Sunday, July 8, 2012

Yes, Expanding Medicaid Means Helping Nevada's Economy.

Believe it or not, I'm not the only one talking about how idiotic it would be for Nevada to reject the Medicaid expansion provision of the Affordable Care Act. UNLV urban affairs professor and local genius Robert Lang also has something to say about this.

Las Vegas’ health care industry is dramatically smaller than in other states, meaning we have fewer doctors, nurses and receptionists than would be expected.

Given our population’s size, age and income, the health care industry should make up 18 percent of our overall economy. In Southern Nevada, it’s about 12 percent, according to a study co-authored by Lang last year.

“There’s a lot of medicine missing from Southern Nevada,” he said.

[...] Lang said direct costs to Nevada should be weighed against the economic benefits. Economic diversification has been a priority of Sandoval’s administration, and health care is identified as one of the seven industry sectors the state is trying to attract. The governor’s economic development plan also identifies Nevada’s “under-capacity health care system” as one of the state’s liabilities.

Expanding Medicaid “might be a chance to put a lot of money in play,” Lang said.

Advocates for Medicaid — from patient advocates to doctors and hospital representatives — have argued that for every dollar spent on the program, there’s a multiplier effect. In English, money earned by a Medicaid provider is then spent elsewhere in the economy for things such as renting office space, buying lunch or getting haircuts.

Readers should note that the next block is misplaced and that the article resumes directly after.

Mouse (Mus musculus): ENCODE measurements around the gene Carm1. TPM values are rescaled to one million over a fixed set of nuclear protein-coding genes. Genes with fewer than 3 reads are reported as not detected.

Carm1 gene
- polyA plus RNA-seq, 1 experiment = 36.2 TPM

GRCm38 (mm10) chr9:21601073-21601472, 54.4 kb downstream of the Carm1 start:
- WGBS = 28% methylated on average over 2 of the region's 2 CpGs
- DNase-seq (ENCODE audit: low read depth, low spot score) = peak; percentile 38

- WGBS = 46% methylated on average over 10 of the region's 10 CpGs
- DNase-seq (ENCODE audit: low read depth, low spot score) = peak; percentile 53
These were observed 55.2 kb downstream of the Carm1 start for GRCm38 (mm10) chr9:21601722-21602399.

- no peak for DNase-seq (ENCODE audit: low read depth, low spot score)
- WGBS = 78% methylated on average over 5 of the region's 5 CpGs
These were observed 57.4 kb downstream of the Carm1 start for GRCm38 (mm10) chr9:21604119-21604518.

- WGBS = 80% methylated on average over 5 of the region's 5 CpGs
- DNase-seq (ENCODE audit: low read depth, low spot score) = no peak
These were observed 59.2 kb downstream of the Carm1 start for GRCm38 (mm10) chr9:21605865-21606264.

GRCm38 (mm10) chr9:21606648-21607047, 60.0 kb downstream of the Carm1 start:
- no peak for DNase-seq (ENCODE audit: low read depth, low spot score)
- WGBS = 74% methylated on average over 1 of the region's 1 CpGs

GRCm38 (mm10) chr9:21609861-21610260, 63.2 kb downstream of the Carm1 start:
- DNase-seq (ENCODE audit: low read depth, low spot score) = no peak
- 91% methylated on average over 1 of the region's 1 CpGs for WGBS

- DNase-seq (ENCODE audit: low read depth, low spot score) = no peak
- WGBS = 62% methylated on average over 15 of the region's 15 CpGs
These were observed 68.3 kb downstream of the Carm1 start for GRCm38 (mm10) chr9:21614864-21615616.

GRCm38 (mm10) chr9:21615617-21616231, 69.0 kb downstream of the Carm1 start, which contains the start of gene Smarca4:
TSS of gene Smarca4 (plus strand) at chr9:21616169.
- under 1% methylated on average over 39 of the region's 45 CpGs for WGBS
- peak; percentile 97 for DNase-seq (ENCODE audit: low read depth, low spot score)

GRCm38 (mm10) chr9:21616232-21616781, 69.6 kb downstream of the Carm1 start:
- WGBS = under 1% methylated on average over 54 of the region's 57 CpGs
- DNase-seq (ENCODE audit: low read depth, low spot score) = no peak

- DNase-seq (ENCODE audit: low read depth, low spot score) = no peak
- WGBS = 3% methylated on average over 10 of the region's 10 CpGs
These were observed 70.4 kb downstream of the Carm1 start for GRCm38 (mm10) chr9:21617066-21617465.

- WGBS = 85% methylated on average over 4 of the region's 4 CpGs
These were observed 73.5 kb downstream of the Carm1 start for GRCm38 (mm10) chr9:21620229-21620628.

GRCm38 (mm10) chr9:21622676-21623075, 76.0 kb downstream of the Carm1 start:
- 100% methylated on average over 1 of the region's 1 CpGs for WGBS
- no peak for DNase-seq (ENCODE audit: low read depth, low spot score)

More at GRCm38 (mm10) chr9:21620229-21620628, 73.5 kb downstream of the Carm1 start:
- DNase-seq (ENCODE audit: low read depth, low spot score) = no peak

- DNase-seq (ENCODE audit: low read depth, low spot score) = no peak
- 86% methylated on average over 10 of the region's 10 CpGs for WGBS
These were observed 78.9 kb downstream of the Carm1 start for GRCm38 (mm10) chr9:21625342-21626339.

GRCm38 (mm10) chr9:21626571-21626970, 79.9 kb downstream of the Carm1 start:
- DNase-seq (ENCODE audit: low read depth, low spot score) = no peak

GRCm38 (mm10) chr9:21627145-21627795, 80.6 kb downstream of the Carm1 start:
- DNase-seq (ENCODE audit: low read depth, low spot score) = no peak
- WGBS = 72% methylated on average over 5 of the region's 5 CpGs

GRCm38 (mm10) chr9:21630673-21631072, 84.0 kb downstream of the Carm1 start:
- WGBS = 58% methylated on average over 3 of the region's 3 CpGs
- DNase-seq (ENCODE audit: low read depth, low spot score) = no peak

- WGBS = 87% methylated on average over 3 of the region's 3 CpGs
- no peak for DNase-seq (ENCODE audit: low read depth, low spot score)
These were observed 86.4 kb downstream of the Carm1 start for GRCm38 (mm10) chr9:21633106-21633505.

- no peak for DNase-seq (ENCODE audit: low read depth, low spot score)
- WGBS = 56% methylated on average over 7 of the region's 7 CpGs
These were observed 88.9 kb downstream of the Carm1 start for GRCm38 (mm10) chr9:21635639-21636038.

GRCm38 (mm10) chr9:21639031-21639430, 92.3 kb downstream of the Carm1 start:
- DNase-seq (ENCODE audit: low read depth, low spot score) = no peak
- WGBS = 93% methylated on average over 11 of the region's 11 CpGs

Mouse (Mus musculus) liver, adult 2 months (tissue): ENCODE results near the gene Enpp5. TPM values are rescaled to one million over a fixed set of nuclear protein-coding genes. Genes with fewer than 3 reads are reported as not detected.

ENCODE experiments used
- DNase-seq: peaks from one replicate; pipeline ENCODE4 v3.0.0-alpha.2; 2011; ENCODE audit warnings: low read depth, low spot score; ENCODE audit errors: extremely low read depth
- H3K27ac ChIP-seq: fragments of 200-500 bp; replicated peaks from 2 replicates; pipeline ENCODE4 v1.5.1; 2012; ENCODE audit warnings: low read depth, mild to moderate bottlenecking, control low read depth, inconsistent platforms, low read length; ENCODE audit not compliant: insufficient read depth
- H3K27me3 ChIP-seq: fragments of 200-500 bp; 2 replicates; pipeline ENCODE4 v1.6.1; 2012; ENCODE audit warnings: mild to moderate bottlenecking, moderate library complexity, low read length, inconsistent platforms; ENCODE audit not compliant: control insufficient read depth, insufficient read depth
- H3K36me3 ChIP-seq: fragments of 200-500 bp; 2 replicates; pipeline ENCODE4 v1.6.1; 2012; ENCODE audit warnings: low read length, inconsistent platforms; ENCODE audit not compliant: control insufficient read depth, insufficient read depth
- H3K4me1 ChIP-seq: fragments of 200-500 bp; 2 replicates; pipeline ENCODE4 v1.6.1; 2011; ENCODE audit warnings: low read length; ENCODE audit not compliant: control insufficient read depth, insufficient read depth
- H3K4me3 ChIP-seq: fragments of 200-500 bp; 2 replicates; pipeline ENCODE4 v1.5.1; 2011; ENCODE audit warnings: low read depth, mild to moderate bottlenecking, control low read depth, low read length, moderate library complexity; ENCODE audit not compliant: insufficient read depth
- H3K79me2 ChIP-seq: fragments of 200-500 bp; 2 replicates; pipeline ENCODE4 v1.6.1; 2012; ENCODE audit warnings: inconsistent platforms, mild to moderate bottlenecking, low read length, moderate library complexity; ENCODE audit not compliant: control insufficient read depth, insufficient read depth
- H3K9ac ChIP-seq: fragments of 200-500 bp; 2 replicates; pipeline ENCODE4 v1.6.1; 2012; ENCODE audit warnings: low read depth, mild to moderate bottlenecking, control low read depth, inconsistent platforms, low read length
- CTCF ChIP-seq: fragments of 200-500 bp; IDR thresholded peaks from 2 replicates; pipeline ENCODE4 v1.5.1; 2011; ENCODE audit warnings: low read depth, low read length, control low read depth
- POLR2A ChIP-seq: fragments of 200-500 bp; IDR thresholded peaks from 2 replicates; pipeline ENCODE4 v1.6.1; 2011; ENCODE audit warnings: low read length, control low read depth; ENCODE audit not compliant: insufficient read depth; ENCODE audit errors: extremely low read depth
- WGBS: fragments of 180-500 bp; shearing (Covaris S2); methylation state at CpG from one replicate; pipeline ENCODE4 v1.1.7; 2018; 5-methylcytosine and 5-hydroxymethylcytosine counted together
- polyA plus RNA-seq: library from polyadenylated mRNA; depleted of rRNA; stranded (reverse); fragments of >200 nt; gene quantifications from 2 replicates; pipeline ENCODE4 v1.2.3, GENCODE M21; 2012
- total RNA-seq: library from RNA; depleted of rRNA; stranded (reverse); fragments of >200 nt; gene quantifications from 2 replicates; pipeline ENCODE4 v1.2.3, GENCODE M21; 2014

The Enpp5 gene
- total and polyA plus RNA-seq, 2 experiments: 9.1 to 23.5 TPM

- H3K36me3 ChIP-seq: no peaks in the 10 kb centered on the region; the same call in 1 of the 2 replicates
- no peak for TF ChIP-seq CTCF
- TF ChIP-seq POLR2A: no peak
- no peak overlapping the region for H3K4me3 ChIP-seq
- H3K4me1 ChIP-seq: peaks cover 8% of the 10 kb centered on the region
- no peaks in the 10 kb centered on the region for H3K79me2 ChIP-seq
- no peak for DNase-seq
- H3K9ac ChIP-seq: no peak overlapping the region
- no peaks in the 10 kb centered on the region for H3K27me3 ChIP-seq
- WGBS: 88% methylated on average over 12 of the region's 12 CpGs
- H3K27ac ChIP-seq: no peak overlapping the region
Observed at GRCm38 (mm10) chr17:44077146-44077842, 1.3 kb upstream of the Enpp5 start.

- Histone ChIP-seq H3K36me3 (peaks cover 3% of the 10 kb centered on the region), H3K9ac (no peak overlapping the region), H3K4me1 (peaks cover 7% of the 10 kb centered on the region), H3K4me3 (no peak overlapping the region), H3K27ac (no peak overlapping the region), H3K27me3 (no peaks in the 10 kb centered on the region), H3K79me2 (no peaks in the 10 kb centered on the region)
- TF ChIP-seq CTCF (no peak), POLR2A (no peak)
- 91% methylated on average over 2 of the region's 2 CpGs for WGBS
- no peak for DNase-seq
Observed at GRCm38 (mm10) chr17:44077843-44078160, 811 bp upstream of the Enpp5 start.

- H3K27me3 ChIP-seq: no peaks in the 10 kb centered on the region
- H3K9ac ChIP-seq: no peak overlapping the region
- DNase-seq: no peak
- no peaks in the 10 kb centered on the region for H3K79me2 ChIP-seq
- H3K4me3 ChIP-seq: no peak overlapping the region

And there you have it. Not only would rejecting the Medicaid expansion be terrible health care policy, but it would also hurt our economy. After all, that money that is spent on Medicaid is also money that's injected into our health care sector. And that means more health care jobs and more consumers spending money. Really, expanding Medicaid and fully implementing the Affordable Care Act is a total win-win for Nevada.

So why won't Governor Sandoval recognize this and just accept the new Medicaid funds already? (Remember that the federal government is FULLY finding it for the first 3 years, then will pay for 90% of it going forward!) It's really not about the merits of the policy. Rather, it's about the optics of the politics. This is just about Sandoval and some legislators trying to "save face" among the "tea party" extremists who already don't like them.

Oh, and they think that everyone else is callous enough not to care about this because it's health care for poor people. However, they're clearly missing the point that Medicaid is about mire than just health care for poor people. It's also about lowering health care costs for everyone. And ultimately, it's about building a more stable economy for everyone as well.

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